That is incorrect. A claim must be filed within one year from the date of the injury, so you are definitely within the time period. You may even have more time to file a claim because you have received authorized medical care. I would encourage you to immediately obtain legal counsel. We are 404-523-6100 if you want to discuss this matter further.
You need to be out of work for seven days. You can then recover two-thirds of your average weekly wage up to $525/wk. If you return on a part time basis, you can get two-thirds of the difference up to $350/wk. You will also be eligible for benefits for your disability rating, which you will receive once your doctor says that you are as good as you are going to get. Our website, www.longandholder.com, has a lot of basic information that should be of help to you. Good luck.
I am sorry that your family is having so much trouble because of your husband's injury. On top of having to deal with your injured husband, the financial strain of the reduced income provided by workers' compensation creates hardships for many families.
Unfortunately, loss of consortium claims are not allowed in workers' compensation. Those are the claims that spouses have in personal injury cases. The law, in personal injury cases, recognizes that the spouses of injured people are also...
AS the other attorneys have mentioned, I would recommend that you have a conversation about your concerns with your lawyer. Has a Medicare Set Aside Trust (MSA) been prepared? You will need this because you have applied for SSDI. Also, are your pain meds covered by WC? It sounds as though you are paying for them out of pocket and it is unclear why they are not covered by WC. Hopefully, you will be awarded SSDI and Medicare will eventually provide medical coverage for your meds. I am sorry...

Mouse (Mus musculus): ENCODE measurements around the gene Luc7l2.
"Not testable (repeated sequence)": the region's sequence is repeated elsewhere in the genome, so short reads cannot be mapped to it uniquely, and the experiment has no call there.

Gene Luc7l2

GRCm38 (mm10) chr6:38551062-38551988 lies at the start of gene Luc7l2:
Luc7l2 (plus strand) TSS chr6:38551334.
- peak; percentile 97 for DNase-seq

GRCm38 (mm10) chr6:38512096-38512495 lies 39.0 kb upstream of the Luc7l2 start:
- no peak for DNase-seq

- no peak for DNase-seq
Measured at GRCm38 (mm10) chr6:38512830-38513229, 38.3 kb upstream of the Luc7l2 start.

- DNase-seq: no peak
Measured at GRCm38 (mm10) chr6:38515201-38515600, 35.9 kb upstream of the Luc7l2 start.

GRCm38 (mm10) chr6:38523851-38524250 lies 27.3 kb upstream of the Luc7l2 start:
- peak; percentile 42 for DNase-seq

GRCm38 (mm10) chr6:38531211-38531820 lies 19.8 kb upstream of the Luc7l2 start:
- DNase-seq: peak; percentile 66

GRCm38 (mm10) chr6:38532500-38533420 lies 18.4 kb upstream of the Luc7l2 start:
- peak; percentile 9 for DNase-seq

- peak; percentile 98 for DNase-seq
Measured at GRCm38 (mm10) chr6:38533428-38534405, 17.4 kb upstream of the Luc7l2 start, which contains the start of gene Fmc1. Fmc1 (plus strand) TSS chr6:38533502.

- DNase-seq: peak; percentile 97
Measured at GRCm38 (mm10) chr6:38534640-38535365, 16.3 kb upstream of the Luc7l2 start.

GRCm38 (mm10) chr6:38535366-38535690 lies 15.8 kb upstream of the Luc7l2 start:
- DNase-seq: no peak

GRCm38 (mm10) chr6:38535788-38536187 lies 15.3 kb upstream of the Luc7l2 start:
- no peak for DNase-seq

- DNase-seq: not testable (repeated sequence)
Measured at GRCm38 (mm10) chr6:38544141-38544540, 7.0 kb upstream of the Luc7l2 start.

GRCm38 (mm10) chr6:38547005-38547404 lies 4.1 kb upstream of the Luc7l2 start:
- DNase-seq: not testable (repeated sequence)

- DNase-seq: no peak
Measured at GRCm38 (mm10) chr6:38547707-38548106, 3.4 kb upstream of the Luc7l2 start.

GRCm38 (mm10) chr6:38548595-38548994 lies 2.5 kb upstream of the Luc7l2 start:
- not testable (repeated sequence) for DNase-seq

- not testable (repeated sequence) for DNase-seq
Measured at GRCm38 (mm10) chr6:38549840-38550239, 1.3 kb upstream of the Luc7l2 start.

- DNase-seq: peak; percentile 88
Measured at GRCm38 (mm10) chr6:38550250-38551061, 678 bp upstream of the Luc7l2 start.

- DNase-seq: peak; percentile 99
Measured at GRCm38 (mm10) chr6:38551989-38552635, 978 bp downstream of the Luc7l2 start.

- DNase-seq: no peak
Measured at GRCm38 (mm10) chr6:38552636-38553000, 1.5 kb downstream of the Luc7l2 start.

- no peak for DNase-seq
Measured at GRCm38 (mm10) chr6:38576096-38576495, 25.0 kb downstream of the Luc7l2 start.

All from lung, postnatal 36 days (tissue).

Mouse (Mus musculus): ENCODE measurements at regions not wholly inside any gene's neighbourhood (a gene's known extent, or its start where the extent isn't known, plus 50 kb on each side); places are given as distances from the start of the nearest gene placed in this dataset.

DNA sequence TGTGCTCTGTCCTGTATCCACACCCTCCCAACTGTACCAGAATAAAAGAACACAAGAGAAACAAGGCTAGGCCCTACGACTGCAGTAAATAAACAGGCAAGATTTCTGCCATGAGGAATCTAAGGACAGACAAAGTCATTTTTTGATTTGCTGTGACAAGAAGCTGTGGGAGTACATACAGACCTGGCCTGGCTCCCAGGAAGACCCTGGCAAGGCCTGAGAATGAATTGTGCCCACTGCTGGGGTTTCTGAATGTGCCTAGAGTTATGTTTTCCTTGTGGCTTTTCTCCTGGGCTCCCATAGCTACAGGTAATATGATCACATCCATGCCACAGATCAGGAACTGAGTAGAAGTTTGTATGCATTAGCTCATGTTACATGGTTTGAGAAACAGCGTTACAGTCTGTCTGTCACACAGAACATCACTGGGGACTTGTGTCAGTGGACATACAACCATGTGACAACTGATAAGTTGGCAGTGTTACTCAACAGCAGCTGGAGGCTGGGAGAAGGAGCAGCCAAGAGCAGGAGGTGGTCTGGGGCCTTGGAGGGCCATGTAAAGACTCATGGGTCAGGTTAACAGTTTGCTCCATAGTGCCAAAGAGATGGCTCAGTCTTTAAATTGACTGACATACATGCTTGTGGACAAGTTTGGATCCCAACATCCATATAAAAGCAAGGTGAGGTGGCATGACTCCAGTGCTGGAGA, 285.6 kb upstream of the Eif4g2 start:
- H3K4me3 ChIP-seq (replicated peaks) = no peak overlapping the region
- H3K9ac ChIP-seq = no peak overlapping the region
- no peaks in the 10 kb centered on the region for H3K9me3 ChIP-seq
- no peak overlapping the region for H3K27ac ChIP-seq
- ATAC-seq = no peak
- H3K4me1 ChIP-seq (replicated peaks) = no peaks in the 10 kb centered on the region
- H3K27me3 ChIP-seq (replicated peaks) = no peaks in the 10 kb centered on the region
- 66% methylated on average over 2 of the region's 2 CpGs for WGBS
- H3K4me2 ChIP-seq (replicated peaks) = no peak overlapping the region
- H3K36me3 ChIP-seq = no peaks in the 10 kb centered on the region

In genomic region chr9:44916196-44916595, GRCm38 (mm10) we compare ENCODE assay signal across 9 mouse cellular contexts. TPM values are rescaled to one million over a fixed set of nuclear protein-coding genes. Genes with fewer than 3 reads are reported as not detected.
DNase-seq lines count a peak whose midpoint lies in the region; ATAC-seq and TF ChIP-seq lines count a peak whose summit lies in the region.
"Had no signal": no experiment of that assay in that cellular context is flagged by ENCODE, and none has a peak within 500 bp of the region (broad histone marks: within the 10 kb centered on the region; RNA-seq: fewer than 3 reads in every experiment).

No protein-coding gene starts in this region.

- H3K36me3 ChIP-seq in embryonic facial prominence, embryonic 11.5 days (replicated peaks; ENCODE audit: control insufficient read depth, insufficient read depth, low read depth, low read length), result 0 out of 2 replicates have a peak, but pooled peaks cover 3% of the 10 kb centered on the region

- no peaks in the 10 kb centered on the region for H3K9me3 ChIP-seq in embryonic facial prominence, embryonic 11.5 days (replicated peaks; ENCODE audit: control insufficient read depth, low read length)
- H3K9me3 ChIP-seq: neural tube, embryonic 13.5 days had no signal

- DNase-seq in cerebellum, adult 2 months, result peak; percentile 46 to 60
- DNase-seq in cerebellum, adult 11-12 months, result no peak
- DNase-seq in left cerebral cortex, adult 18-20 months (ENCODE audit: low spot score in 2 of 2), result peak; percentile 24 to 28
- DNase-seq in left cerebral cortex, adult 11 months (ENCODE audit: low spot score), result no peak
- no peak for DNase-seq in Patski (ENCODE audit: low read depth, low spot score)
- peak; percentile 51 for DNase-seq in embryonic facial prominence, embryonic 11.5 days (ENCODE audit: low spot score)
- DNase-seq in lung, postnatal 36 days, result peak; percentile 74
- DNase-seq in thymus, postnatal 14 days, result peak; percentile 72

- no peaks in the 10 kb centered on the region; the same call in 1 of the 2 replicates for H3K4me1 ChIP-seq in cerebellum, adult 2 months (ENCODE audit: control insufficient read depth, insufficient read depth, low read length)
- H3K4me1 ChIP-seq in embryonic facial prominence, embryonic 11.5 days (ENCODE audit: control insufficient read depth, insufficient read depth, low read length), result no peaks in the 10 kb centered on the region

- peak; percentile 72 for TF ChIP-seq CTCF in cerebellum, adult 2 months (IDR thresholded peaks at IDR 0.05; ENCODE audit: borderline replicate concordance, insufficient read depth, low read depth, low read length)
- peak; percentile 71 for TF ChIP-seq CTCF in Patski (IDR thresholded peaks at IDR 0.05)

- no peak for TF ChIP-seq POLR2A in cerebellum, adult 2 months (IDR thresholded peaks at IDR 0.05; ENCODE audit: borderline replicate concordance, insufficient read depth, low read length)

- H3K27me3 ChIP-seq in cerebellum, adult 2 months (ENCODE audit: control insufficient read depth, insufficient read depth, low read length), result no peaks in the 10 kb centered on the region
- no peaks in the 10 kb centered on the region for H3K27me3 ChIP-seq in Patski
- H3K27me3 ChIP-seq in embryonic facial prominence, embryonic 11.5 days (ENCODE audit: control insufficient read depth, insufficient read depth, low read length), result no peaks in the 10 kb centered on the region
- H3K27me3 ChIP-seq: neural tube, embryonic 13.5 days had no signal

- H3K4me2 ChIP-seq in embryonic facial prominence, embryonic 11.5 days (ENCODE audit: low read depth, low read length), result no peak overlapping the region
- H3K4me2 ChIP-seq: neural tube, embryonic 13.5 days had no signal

I am not quite sure that I understand your question. There are medical and indemnity benefits available to an injured worker during the case. I gather that your employer has not decided if it is going to accept the case. I would not recommend presettlement funding if at all possible.
Your employer will do what it can to spend as little money on your case as legally allowed. I am sorry that you are having so many problems.
You do have a workers' compensation case. You will not be eligible for lost wage benefits for the first three weeks because you did not have lost wages. You are right that they should have sent you to the doctor sooner. However, you do not have a cause of action against your company because of that. If you are out now, you will be eligible for benefits 21 days from when you first stopped working. I hope you are getting regular medical care now.
I think that you have a problem. Generally, on the job injuries need to be reported within 30 days of the injury, or 30 days from when the injured worker knew that the injury was caused by his job. In your case, I think that the injury needed to be reported within 30 days of the January date when you first became aware of the cause for the injury.
I am sorry that I do not have better news.
In my experience, finger amputation cases do not pay very much in WC. Middle fingers are worth 35 weeks of workers' compensation benefit. A week of benefits is the amount you would receive if you were out of work. That would be 2/3 of your average weekly wage up to a maximum of $500/wk. You would multiply the percentage of disability given to you by your doctor times 35 times your weekly benefit to see what the disability would generate. I do not think that you would need a lawyer because...
The 10% to the upper extremity is worth 22.5 weeks of benefits. The 6% to the whole person is worth 18 weeks of benefits. You are entitled to the higher number of weeks, which is 22.5. The rating to the whole body and the rating to the upper extremity are considered to be equivalent so you are entitled to one but not both.